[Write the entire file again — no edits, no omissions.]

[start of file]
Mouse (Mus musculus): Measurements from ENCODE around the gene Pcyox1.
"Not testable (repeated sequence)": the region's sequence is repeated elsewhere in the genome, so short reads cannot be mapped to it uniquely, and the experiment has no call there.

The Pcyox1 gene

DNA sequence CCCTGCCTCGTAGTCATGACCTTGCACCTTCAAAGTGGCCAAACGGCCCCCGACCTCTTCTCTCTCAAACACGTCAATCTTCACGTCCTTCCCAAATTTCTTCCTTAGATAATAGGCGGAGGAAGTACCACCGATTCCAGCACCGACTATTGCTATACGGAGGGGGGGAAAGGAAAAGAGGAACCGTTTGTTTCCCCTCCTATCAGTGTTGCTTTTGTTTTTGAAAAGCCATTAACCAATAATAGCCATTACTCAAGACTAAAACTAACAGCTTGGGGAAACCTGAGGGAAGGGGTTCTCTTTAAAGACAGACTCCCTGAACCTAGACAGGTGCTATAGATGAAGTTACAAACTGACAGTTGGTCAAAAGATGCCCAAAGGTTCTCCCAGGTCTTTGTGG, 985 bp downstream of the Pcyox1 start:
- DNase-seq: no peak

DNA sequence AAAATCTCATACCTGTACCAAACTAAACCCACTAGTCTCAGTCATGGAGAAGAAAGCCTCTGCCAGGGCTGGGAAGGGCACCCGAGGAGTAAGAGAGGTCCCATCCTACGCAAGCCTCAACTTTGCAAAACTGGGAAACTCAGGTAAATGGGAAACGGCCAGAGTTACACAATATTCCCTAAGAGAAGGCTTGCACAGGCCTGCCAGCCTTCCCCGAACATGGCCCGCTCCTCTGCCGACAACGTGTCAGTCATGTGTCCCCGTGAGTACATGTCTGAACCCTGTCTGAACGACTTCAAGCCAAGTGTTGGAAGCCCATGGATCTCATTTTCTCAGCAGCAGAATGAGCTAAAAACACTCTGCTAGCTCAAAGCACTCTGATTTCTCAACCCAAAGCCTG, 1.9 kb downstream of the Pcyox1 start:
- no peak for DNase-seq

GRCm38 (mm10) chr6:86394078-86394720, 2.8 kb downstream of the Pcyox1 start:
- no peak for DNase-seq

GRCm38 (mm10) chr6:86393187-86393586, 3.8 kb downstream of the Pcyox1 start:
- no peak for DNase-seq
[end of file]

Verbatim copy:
Mouse (Mus musculus): Measurements from ENCODE around the gene Pcyox1.
"Not testable (repeated sequence)": the region's sequence is repeated elsewhere in the genome, so short reads cannot be mapped to it uniquely, and the experiment has no call there.

The Pcyox1 gene

DNA sequence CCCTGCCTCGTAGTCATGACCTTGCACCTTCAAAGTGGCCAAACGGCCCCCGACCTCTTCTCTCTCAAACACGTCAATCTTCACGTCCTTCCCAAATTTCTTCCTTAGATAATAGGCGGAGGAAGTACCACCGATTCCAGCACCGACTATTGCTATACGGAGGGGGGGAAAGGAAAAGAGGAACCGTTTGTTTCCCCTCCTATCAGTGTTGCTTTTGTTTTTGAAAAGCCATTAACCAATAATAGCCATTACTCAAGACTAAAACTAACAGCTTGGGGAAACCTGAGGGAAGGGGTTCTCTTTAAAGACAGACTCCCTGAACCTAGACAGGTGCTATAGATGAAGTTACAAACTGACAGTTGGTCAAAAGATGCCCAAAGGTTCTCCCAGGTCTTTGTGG, 985 bp downstream of the Pcyox1 start:
- DNase-seq: no peak

DNA sequence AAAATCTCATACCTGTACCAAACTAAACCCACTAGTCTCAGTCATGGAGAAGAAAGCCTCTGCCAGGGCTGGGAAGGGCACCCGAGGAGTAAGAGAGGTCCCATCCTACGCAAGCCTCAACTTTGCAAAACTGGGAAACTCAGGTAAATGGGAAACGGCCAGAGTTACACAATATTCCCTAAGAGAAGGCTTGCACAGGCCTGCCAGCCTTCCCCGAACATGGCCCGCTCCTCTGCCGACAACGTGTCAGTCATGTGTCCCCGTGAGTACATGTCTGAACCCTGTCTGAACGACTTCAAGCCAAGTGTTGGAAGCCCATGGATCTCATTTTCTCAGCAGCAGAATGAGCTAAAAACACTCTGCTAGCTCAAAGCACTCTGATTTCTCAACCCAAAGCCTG, 1.9 kb downstream of the Pcyox1 start:
- no peak for DNase-seq

GRCm38 (mm10) chr6:86394078-86394720, 2.8 kb downstream of the Pcyox1 start:
- no peak for DNase-seq

GRCm38 (mm10) chr6:86393187-86393586, 3.8 kb downstream of the Pcyox1 start:
- no peak for DNase-seq